Validation of a rapid neurological assessment of spinal cord injury (SPEED): a substudy of the ICED trial

Project Details

A requirement for a clinical trial evaluating hypothermia or other therapies very early after spinal cord injury (SCI) is a pre-therapy assessment capable of determining the severity and level of SCI. Because these two factors principally determine outcome, they are essential to determine before initiating a therapy. The existing American Spinal Injury Association Impairment Scale (AIS) sensory and motor assessment is lengthy, requires considerable experience and relies heavily on accurate evaluation of anal sphincter motor and sensory function. These factors render this assessment impractical in the acute setting.

Based on the study of van Middendorp et al. (2011) and other studies of early assessment, we developed a brief neurological examination called SPEED (SPinal Emergency Evaluation of Deficits) to rapidly determine the severity and level of SCI. This assessment evaluates foot motor function (L4 or L5) and sensory function (S1) to indicate the severity of injury and C3 sensation, hand grip strength and spinal pain level to indicate whether injury is in the high cervical, low and mid cervical or thoracic regions.

Validation of the SPEED assessment will consist of; 1) a preliminary determination of the ability of the assessment to predict severity and level of spinal cord injury in a retrospective patient cohort, followed by; 2) a prospective validation study in a cohort of patients with suspected SCI.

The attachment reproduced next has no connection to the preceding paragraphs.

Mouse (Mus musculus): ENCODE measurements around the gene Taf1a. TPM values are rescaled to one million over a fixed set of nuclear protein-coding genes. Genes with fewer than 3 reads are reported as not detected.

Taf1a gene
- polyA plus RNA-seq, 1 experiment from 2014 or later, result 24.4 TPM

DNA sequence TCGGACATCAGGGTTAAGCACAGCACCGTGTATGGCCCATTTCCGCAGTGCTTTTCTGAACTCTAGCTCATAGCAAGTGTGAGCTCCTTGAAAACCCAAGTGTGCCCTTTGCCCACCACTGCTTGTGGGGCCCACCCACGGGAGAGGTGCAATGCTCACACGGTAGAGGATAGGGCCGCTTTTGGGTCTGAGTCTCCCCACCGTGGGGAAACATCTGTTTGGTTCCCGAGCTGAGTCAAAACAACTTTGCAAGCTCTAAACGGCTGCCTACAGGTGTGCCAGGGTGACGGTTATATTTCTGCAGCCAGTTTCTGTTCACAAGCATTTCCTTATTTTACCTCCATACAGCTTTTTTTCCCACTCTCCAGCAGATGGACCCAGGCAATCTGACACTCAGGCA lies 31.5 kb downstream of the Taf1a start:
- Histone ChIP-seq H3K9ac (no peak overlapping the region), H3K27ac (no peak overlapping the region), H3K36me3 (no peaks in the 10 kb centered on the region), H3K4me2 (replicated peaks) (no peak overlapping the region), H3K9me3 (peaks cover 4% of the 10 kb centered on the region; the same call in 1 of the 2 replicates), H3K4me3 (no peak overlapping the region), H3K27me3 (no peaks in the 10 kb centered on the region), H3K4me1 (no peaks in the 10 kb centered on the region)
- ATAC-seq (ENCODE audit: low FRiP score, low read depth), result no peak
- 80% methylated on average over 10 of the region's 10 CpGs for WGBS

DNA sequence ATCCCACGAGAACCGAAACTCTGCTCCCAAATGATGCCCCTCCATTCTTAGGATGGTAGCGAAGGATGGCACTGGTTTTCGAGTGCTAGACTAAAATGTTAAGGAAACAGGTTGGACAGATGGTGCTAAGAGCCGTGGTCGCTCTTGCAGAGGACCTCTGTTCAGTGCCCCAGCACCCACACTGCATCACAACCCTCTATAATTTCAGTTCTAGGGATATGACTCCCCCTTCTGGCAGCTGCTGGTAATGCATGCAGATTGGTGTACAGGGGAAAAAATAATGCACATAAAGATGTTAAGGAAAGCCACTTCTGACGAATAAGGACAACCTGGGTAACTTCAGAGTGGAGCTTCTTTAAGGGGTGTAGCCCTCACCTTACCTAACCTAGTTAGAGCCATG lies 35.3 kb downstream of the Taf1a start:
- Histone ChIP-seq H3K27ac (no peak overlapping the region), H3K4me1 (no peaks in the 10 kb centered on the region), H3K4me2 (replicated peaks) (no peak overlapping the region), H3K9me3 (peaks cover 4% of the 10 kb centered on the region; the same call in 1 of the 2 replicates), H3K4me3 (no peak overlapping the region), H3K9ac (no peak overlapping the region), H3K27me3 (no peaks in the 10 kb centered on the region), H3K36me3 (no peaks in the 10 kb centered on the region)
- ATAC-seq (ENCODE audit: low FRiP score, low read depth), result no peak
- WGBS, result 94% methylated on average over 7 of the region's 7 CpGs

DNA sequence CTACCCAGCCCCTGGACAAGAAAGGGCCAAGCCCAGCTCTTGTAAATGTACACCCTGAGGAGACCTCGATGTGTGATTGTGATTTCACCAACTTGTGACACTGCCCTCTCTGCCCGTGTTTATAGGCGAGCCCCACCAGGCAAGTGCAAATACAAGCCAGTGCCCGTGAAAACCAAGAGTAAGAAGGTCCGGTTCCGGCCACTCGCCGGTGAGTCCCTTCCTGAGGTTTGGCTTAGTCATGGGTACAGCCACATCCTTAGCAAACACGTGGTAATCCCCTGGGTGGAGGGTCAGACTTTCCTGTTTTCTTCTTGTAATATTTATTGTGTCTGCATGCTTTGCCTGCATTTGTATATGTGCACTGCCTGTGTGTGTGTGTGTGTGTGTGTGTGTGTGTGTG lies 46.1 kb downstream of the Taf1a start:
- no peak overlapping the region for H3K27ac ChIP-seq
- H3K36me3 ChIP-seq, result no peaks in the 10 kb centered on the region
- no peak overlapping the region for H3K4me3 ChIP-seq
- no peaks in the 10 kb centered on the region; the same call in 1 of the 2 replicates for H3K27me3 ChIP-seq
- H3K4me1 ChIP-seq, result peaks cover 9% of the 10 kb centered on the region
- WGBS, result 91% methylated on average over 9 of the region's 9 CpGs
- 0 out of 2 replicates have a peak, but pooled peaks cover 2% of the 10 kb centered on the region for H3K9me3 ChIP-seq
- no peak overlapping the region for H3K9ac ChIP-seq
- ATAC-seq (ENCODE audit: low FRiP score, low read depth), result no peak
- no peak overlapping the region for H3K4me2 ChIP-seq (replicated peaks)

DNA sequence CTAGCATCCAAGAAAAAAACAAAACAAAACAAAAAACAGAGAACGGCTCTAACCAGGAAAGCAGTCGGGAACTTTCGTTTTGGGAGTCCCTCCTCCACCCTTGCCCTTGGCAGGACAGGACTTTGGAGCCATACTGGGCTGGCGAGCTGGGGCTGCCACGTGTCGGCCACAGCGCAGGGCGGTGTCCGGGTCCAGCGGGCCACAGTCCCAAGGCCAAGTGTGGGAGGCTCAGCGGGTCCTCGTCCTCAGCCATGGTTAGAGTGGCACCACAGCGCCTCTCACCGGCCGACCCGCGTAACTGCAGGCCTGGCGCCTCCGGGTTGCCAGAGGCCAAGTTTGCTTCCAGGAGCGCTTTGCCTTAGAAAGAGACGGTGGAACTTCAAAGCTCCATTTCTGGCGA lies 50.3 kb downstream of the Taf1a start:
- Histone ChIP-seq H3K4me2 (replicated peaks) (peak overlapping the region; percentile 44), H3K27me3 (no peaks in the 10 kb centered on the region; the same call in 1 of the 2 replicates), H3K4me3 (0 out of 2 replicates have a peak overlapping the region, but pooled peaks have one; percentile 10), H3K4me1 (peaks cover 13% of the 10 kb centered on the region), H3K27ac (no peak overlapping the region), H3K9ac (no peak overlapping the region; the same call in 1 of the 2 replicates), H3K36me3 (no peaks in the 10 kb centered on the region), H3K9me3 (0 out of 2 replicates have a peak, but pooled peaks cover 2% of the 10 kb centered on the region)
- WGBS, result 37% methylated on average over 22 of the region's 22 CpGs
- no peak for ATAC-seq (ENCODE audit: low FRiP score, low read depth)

The retrospective validation component has now been completed (Battistuzzo et al. 2016). With regard to injury severity, a high proportion of patients (94%) with no foot movement at the time of injury were initially diagnosed as motor complete (AIS grade A-B) on admission to hospital. Weak or absent hand grip strength appeared to be a positive confirmation of cervical SCI. Overall, the SPEED assessment appears to be a promising method of acutely determining the level and severity of cervical SCI in the first hours after injury.

Prospective validation of the SPEED assessment will commence shortly with the initial phase of paramedic training, in collaboration with Ambulance Victoria MICA and Air Ambulance paramedics. Patients will be assessed by paramedics within 2 hours of their injury, and the SPEED assessment will be correlated with neurological assessments performed during acute hospital admission (< 24 hours of injury) and at 6 months post-injury.

This project is part of the Immediate Cooling and Emergency Decompression (ICED) trial. Once validated, the SPEED assessment will allow the level and severity of spinal cord injury to be rapidly established in a pre-hospital setting, allowing appropriate patients to be selected for the future ICED trial in which cooling will be initiated by paramedics within 2h of injury followed by early spinal decompression surgery.



  • Ambulance Victoria
  • Austin Health
  • Alfred Health
  • Melbourne Health (Royal Melbourne Hospital)
  • Royal Adelaide Hospital
  • Royal Perth Hospital


  • Immediate Cooling and Emergency Decompression (ICED) for the treatment of spinal cord injury: pilot, safety and feasibility studies (Neurotrauma-Funding Provider Project) awarded by Institute for Safety, Compensation and Recovery Research (ISCRR)
  • Immediate Cooling and Emergency Decompression (ICED) for the treatment of spinal cord injury: pilot, safety and feasibility studies (Project Grant) awarded by NHMRC

Research Group

Faculty Research Themes


School Research Themes

Neuroscience & Psychiatry, Critical Care

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